Why I Decided to Stay in America
The year I moved to America was characterized by sixteen mass shootings. After the horrific murders of six-year-olds in Newtown later that year, I told my husband that I didn’t want to live here. Over the five years since, we’ve discussed the possibility of moving outside of the United States at least 100 times. It’s usually after another episode of senseless violence and much more frequently since the recent election of the American president.
Every time we come close to moving, something holds us back in America – mostly our jobs, but often it’s a reluctance to give up what we do love about living here: the welcome expression of speech, press and diverse ideas...and of course, Seattle’s coffee. But as immigrants, there’s no denying that America has become less hospitable for us in the last year.
I was ecstatic when I learned of my selection for the 2017 Young American Leaders Program. An all-expenses trip to Harvard Business School plus the opportunity to learn from one of my academic idols, Rosabeth Moss Kantor? Yes, please! At the same time, I had doubts on whether I would be the right person to dedicate towards Seattle’s future prosperity. I got on the flight to Boston both curious and skeptical.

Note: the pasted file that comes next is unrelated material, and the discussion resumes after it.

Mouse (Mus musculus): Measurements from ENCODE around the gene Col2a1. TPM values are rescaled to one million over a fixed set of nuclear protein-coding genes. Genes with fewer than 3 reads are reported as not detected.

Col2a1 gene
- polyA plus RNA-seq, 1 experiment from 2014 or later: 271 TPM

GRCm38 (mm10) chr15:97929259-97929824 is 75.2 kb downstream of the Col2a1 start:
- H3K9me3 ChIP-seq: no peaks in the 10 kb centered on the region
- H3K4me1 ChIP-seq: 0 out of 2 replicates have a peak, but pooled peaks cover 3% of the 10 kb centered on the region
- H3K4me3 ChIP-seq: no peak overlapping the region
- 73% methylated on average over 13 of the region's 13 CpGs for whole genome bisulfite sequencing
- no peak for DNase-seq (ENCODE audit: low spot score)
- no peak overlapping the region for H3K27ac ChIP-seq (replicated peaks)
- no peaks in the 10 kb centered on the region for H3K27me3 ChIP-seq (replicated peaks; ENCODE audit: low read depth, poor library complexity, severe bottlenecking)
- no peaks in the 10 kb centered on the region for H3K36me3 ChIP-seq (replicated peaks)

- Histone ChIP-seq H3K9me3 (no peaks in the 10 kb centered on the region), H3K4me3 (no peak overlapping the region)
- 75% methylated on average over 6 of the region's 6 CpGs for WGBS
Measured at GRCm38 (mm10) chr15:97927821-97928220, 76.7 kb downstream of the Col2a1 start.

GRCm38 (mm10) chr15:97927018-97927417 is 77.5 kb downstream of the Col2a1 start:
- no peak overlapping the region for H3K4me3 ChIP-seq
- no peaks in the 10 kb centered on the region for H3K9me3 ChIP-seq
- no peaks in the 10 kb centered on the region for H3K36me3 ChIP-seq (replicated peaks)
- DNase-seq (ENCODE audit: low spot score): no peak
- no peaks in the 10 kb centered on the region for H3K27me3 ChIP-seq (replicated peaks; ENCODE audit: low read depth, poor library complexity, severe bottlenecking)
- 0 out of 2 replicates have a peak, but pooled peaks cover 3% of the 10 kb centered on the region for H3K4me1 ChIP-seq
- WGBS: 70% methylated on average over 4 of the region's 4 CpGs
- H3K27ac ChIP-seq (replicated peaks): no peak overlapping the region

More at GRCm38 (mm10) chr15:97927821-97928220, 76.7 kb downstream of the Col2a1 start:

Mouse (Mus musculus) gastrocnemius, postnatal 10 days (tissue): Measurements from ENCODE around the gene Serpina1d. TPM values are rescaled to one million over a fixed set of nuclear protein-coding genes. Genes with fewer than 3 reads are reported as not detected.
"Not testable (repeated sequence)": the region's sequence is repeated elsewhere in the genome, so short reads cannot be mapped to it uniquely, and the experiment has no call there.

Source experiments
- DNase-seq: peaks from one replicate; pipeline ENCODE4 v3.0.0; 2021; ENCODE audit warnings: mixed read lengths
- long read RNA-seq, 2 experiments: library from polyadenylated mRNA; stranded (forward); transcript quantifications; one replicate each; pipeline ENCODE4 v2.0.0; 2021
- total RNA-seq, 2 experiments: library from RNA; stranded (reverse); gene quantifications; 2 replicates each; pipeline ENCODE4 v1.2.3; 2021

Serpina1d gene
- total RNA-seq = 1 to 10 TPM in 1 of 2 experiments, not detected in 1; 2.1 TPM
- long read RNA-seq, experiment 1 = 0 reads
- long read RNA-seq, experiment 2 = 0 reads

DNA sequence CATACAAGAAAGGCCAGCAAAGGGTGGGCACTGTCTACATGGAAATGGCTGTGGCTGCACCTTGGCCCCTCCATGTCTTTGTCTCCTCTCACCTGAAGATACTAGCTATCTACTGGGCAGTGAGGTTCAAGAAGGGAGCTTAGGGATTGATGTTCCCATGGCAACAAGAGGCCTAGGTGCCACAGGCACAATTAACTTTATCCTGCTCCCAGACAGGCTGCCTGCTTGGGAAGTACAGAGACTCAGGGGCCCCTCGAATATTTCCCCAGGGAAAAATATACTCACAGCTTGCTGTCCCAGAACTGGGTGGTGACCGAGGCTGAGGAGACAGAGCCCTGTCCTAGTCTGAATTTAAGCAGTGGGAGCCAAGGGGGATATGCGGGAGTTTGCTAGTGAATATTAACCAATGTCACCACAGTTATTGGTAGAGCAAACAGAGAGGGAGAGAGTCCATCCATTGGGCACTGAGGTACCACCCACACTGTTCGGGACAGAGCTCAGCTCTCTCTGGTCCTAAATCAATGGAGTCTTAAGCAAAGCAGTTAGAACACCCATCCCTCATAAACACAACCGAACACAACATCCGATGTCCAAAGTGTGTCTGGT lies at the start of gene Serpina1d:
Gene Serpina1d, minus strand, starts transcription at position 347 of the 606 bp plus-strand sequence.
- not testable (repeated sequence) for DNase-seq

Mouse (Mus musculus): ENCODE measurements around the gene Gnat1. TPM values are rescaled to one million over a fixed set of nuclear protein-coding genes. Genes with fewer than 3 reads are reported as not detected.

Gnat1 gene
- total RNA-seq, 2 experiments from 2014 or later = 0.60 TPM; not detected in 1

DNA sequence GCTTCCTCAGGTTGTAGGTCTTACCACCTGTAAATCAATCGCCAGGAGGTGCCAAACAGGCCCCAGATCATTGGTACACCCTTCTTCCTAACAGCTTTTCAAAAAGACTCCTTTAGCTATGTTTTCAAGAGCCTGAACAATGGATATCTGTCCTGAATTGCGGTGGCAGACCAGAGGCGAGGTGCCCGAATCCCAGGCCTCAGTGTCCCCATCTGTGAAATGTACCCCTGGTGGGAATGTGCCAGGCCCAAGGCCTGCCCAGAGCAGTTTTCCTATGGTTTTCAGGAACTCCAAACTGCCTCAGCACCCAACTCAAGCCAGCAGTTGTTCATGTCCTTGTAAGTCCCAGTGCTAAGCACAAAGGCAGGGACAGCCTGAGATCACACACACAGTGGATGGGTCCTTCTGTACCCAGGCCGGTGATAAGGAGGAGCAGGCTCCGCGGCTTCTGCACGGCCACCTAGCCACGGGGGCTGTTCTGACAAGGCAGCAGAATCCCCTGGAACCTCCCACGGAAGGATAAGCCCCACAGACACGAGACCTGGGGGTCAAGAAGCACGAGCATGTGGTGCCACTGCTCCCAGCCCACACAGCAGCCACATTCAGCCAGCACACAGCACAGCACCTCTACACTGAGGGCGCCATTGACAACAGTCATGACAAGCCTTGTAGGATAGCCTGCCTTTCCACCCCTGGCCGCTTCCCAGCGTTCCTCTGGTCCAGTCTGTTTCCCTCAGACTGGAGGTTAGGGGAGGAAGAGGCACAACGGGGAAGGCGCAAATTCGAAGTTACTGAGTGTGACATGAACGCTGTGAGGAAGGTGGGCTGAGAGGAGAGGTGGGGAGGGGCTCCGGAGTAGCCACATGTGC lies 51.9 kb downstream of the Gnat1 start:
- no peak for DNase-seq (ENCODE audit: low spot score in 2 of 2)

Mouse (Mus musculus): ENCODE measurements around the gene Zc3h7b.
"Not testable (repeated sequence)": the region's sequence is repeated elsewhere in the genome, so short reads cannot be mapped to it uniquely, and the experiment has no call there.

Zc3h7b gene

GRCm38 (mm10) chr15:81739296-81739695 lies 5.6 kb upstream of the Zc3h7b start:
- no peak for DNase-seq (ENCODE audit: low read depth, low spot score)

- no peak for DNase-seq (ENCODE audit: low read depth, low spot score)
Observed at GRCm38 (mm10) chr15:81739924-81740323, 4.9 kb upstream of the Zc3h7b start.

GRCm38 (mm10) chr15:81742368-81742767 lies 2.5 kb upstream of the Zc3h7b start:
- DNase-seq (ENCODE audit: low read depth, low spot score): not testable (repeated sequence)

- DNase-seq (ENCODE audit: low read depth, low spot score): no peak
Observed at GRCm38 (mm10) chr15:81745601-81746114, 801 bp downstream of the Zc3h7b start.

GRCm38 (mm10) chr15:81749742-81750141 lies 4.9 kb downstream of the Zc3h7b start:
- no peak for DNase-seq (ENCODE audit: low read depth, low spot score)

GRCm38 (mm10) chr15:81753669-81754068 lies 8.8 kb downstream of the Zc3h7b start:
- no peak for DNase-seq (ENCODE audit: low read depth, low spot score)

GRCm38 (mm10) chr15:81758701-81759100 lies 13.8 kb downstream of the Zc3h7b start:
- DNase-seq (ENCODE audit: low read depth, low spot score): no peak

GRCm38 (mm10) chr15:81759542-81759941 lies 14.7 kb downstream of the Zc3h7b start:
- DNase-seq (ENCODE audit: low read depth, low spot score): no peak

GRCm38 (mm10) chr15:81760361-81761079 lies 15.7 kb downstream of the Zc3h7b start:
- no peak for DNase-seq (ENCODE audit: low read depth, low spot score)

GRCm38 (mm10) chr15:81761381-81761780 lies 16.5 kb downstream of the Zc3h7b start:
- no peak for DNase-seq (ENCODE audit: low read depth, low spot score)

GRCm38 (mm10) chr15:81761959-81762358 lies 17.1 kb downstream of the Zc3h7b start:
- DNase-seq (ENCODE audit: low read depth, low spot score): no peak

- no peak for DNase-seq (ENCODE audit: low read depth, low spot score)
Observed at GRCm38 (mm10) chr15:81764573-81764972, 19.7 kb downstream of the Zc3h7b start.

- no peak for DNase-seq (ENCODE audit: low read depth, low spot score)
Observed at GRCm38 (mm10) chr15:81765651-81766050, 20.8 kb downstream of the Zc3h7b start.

The program was incredible – but in different ways than I expected. It was inspiring to learn from emerging leaders across the country who were deeply invested in seeing their communities prosper, even against insurmountable hardships like our peers had faced in Detroit. There was eye-opening levels of commitment shown by people who were personally taking action to fill middle-skills jobs, or boost education or transportation for their communities. It was exciting to learn how the right combination of government, nonprofit and private sector collaboration could drive lasting change within communities as different as Mexico City and Maine. It became clear that with a shared vision, diverse representation and a will to change, American cities can and will survive and thrive. Most of all, the experience sparked a renewed love for and commitment to Seattle. For all the issues of inequity we deal with, It was heartening to have a majority of women and people of color represent our cohort. We led all nine cities by that measure!
That week and the months since have made me see that giving up on America isn’t the right answer for me. Seattle now has a unique opportunity to lead our country in creating a diverse and equitable society by intentional and thoughtful design.
When I’m tired, frustrated and chastised -- as I often am these days -- I reach for this quote by Margaret Mead that crystallizes my YALP experience: Never doubt that a small group of thoughtful, committed citizens can change the world; indeed, it's the only thing that ever has.